Friday, May 9, 2014

The world is so full of a number of things, I'm sure we should all be as happy as kings.

I got a truly lovely YouTube video of an Icelandic hymn from my husband who found it at John Scalzi’s website. Based on information in the comments at Scalzi’s site, the poem is from the 13th Century but the music was written in the 1970s.

At least a couple of the commenters at YouTube gave translations and one also gave some background information:

Hear creator of the heavens
what the poet begs.
Come softly to me
your mercy.
I trust in you,
you have created me.
I am your servant
you are my lord.

God, I trust in you
to heal me.
For the least, my king,
we need you the most.
Take, my God,
so powerful and inquisitive,
the sorrow out of our hearts.

My king, watch over me,
we need you the most.
For every moment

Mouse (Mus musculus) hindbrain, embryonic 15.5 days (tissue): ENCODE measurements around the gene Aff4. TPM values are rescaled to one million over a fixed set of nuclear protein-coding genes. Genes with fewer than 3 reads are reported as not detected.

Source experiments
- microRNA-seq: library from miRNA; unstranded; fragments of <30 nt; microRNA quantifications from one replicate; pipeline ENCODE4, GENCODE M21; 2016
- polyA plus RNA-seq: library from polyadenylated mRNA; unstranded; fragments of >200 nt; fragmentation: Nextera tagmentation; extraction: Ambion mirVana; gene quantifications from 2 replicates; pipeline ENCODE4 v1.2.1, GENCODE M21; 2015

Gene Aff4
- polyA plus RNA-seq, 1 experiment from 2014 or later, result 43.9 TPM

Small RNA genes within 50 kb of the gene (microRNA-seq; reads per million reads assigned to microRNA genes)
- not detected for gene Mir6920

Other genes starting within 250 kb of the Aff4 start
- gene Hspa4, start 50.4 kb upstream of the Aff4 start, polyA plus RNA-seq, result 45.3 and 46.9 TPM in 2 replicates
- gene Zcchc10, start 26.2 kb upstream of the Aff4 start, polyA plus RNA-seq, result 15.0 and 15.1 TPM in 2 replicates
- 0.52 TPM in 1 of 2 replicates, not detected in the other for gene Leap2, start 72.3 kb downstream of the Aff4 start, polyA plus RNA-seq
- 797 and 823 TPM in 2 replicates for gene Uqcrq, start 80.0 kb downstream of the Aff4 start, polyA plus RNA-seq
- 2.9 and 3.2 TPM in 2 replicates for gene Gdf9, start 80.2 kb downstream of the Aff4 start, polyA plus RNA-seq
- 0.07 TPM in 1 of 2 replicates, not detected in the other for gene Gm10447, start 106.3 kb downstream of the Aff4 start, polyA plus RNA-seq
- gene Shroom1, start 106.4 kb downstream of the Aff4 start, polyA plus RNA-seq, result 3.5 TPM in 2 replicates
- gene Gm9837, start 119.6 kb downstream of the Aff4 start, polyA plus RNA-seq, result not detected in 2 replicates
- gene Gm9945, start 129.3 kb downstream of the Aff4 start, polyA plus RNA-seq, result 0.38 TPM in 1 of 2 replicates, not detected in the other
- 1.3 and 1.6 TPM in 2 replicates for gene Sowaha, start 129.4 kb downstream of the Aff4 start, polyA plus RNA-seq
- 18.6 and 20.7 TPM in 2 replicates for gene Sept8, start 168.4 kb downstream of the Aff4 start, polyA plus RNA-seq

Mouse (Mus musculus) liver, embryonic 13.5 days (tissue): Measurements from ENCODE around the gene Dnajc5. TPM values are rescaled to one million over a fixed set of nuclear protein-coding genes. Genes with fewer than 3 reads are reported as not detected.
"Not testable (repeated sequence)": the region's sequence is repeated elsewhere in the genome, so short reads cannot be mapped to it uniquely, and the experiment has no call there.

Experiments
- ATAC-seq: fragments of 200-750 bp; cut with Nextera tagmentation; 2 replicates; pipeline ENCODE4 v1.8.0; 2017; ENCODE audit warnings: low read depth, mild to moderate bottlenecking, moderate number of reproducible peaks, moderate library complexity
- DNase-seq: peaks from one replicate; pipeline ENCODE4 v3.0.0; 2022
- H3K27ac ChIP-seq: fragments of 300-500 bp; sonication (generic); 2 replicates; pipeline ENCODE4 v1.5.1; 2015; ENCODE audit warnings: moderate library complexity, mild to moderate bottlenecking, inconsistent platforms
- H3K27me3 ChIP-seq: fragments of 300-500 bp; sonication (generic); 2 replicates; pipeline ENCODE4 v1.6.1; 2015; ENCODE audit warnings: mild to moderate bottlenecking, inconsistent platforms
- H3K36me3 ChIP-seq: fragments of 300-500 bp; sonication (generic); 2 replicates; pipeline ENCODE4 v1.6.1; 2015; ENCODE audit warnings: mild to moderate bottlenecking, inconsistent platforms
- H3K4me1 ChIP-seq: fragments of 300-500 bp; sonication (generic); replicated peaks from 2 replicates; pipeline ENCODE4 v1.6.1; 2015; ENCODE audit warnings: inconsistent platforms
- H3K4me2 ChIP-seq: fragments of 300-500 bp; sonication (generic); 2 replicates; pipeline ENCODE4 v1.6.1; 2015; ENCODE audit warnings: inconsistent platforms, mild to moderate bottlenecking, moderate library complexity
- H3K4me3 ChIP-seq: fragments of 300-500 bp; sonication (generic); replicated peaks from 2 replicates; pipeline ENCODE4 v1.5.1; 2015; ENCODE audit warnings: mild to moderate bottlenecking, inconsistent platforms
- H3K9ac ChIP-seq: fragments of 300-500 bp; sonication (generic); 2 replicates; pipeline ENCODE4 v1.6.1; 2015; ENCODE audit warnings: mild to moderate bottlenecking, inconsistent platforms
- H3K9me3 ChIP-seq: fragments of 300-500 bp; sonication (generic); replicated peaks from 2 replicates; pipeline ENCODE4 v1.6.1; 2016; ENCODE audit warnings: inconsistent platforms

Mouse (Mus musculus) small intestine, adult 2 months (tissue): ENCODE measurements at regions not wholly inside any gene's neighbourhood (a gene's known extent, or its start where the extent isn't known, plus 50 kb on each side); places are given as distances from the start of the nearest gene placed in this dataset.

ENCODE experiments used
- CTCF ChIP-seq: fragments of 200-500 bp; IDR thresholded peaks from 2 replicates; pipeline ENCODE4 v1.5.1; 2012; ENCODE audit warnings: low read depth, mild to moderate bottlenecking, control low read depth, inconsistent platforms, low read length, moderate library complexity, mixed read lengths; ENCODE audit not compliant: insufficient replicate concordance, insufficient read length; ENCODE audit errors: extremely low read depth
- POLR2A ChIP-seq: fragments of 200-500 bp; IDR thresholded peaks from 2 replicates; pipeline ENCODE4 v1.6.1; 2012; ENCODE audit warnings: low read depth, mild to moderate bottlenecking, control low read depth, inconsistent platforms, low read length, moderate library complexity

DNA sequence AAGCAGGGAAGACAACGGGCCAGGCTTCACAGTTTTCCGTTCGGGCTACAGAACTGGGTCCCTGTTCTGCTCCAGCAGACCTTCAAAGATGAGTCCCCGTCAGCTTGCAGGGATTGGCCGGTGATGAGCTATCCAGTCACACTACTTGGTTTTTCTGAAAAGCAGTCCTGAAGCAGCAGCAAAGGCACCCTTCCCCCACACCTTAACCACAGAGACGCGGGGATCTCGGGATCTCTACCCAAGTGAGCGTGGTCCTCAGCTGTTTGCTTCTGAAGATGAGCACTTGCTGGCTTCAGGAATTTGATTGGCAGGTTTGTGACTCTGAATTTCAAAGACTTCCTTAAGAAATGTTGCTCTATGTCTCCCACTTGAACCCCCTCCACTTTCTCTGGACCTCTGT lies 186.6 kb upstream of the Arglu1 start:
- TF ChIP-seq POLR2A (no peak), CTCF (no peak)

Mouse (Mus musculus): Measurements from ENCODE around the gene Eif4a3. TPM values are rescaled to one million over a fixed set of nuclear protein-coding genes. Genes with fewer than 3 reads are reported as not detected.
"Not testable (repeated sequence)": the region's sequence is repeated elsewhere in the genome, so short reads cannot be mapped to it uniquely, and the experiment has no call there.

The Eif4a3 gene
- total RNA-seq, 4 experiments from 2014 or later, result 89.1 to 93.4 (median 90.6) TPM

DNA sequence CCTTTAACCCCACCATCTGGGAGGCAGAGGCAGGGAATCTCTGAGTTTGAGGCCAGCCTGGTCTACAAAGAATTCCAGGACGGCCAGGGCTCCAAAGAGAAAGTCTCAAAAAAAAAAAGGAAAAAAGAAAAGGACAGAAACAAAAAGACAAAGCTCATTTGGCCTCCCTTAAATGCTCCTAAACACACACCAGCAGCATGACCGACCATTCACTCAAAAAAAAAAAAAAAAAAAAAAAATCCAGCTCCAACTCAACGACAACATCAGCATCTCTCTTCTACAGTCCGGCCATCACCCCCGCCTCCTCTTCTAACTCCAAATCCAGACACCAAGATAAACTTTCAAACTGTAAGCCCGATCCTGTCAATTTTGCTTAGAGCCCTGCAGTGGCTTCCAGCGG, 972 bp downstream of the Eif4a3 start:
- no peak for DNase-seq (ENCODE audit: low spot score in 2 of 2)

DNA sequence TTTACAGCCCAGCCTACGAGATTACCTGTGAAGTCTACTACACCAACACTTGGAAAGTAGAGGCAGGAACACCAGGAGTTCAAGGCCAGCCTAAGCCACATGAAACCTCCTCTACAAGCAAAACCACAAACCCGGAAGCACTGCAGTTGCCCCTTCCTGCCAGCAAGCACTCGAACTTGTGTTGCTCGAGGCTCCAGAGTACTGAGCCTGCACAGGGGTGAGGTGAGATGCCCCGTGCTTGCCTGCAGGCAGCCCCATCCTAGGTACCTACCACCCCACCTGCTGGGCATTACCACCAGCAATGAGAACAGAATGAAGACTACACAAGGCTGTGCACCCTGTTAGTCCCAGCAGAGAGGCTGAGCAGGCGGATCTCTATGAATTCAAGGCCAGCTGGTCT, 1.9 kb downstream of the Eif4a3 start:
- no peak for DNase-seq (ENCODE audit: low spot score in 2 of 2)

to hold ground.
Set the son of a maiden,
a beautiful matter.
All the help from you
in my heart.

This is written in a very violent time in the Sturlunga-age in Iceland. A few families were having disagreements over power and the man who wrote this poem was a member of one of those families. He was in the Ásbirninga family and his name was Kolbeinn Tumason. It is said that he wrote this just prior to "Víðinesbardagi", a battle in 1208. He said this poem over and over, so often that the people around him memorized it.

I smiled at “He said this poem over and over, so often that the people around him memorized it.” Since the commenter’s name seems to be Scandinavian, I assume he want to be sure non-Scandinavians understand bards and oral traditions. It’s rather sweet of him, I think.


Grim said...

The issue that occasioned the battle was the Bishop's refusal to turn over several Christians to Kolbeinn for traditional Icelandic justice. Kolbeinn was killed laying seige to the see.

How the hymn relates to the circumstances, or if it was meant to, is not clear to me. Perhaps the chieftain was asserting his loyalty to the divine King, but not accepting any intermediary princes in his hierarchy.

Elise said...

Neither of the translations I found in the YouTube comments made total sense to me - I assume something was lost in translation. The fact that the author was angry at the bishop does make the apparently Christian cast of the poem interesting, to say the least.